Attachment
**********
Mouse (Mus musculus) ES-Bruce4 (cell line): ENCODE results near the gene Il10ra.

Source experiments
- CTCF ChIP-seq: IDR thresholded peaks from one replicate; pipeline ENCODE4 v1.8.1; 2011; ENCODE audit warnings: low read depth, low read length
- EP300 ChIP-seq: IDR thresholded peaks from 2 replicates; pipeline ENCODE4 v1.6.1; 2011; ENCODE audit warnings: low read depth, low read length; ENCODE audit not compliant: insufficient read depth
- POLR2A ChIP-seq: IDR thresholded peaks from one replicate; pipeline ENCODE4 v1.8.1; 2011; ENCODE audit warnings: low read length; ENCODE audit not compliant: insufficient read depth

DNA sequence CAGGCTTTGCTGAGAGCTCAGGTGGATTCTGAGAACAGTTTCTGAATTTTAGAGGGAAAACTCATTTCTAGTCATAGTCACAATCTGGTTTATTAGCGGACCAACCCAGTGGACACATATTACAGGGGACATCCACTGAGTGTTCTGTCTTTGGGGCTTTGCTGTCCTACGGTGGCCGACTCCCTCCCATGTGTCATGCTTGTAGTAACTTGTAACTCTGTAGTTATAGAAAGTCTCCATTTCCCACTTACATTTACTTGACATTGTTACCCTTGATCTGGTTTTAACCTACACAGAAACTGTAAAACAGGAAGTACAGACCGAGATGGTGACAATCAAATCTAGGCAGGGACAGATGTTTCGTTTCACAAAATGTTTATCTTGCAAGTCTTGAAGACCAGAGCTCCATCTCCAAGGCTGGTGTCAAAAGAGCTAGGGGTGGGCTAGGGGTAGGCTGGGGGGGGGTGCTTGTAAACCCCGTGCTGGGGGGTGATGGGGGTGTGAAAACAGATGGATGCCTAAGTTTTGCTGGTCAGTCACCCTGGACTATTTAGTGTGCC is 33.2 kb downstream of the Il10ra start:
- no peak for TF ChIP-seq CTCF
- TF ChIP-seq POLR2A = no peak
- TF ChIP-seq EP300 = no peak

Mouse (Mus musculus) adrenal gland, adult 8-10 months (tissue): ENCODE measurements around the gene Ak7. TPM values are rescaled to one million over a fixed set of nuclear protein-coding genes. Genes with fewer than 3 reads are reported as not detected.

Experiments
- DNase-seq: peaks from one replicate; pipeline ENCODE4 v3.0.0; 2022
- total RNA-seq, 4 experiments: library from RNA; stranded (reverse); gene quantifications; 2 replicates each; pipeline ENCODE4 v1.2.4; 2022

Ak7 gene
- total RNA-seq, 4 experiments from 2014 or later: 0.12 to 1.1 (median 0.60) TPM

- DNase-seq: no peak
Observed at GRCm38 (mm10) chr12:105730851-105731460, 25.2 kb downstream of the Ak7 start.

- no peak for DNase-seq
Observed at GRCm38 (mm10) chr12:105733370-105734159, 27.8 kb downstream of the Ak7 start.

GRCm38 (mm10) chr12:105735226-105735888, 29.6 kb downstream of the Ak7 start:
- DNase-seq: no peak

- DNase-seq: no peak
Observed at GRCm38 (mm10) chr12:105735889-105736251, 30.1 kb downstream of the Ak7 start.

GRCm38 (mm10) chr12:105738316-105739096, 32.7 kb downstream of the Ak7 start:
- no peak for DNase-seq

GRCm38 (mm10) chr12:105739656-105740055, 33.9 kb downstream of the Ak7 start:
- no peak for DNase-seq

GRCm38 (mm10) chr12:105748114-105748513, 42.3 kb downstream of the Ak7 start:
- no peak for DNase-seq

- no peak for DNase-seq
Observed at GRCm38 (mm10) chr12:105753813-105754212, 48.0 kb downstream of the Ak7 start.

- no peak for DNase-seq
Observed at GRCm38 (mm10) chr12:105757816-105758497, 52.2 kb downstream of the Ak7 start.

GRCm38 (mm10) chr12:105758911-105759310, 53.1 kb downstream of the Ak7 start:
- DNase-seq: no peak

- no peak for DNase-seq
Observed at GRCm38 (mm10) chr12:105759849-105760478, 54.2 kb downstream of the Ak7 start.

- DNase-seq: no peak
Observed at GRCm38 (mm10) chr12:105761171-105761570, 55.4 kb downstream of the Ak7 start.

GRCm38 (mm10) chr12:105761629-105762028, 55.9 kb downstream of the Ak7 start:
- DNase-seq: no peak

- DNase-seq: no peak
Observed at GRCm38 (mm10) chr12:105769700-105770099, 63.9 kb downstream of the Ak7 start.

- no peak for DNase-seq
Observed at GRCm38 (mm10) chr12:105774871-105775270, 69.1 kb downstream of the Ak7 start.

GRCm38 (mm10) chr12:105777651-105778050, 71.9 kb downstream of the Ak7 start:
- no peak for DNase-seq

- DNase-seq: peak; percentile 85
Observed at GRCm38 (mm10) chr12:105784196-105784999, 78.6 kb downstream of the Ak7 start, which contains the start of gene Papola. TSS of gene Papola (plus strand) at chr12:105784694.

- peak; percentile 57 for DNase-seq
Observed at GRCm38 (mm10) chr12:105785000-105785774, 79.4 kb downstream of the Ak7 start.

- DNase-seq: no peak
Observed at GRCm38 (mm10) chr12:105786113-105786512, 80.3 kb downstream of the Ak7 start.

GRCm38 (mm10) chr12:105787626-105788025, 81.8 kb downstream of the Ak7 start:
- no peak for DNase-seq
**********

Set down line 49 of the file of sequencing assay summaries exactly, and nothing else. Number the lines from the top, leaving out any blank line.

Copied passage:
Observed at GRCm38 (mm10) chr12:105784196-105784999, 78.6 kb downstream of the Ak7 start, which contains the start of gene Papola. TSS of gene Papola (plus strand) at chr12:105784694.